Reflections: David DeArmey, Director of Operations
Since starting my work with Water for Good 18 months ago, the level of insecurity in the Central African Republic often prevented me from traveling much outside of our operations bases. But in my most recent trip, things were different. I was able to cover close to 600 miles for two very distinct missions.
Water for Good staff Left to Right: Hilaire (Security Coordinator), Ludovic (WaSH Coordinator), David (Director of Community Development) and Gerard (driver and whatever else needs done).
Mission 1: Evaluate completed projects and connect with our team
My first mission was to assess the 65 well rehabilitations (major repair projects) of water wells that Water for Good conducted in partnership with World Vision. We also got to evaluate the impact of the sanitation and hygiene training our teams performed at each community, which supported the efforts of rehabilitating each of the wells. Water for Good also built new latrines for four schools and four medical centers which had been severely affected during the war.
Along with Ludovic, our Water, Sanitation and Hygiene Coordinator, and Hilaire, our Security Coordinator, we covered all of the sites in just three days, traveling close to 400 miles on roads. Some of the roads were asphalt, and others were dirt paths so poorly maintained that it would take us an hour to cover five miles. We had to eat food available at towns along our journey, which included some unusual options for me: rats.
We visited towns such as Boali, Boyali, Njoh, Pama, Bossembele, and Yaloké. These towns would sadly sound familiar to anyone who pays close attention to the war in CAR; they have been scenes of some of the most tragic inter-ethnic and military violence. I was curious to see how things are there now. While driving between these main towns, I noticed that the war has left obvious wounds: destroyed houses, villages completely void of the usual farm animals (goats, chicken, pigs) that usually roam freely, burnt buildings, and a lot of shops in a state of ruin along the road.
But this was contrasted with something unusual. Most, if not all, the pumps we drove by or inspected functioned perfectly. I didn’t need to ask myself how this could be true. I knew that the water pump maintenance program covers the vast majority of these wells, and that our technicians have worked in all of these communities before, during, and since active military conflict.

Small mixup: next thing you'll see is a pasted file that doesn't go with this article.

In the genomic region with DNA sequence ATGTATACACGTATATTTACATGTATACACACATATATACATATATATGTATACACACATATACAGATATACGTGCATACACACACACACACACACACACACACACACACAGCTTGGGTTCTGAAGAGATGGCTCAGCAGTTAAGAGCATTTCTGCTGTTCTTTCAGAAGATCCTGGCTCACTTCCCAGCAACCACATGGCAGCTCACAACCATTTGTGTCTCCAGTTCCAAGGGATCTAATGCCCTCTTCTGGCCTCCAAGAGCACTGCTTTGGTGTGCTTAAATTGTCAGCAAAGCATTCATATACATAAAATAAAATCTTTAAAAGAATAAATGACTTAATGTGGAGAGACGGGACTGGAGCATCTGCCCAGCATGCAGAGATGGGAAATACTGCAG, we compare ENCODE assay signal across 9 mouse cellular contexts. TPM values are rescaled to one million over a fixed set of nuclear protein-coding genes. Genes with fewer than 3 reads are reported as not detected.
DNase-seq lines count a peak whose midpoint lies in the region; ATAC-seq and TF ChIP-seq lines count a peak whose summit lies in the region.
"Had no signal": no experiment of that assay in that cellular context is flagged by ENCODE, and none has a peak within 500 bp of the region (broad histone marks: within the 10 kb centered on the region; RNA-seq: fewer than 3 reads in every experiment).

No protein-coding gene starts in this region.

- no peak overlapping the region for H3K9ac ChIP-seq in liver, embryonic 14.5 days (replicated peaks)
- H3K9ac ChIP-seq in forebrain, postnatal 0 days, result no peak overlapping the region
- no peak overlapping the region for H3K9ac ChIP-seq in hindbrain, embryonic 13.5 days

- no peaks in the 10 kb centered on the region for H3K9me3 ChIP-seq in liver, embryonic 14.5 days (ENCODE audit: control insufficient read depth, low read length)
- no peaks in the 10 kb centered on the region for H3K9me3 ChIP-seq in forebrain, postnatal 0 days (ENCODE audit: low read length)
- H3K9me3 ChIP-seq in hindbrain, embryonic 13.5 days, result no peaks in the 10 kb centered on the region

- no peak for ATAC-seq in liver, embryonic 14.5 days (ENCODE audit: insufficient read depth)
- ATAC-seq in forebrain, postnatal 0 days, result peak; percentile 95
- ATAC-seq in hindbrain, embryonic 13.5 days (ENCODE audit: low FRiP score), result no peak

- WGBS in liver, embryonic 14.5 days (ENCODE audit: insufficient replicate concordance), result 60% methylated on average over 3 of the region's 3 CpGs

The contrast between general destruction and all these functioning water pumps is striking!
Mission 2: Build relationships with villagers along the Damara Road
My second mission was with Arc Solutions, an awesome partner who has allowed Water for Good to take on community health and sanitation training in towns close to Bangui. These towns were particularly affected by armed conflict. We visited these towns on what is known as the Damara Road – the road taken by rebels to come down to Bangui, and to leave Bangui when they were ousted. We took the time to hear what these communities had to say. They said enough for us to understand that they were still in a state of trauma. We were glad to have been able to share good hygiene and sanitation practices with them and to repair some of their wells that had suffered disrepair and abandonment.
All Central Africans have suffered from this war, but some areas have fallen harder than others. Damara Road is among those areas that fell so hard that the remaining inhabitants believe they will not get back up. Thus, our presence, visit, and time together was sobering for us, and an encouragement to them. They welcomed our presence as a sign that someone beyond their communities is actually interested in their future.
I believe that Water for Good plays a critical role in the CAR in providing clean water and sustaining close to a thousand wells across the most populated areas of the country. I was pleased to finally be able to make my way up and down roads, to see the thousands of people we’ve reached with continuous access to clean water. The country is still not safe, and the obstacles are still very real, but water is a crucial pillar to development. The country is starting over. If clean water is available, the country will be more able to build a better future.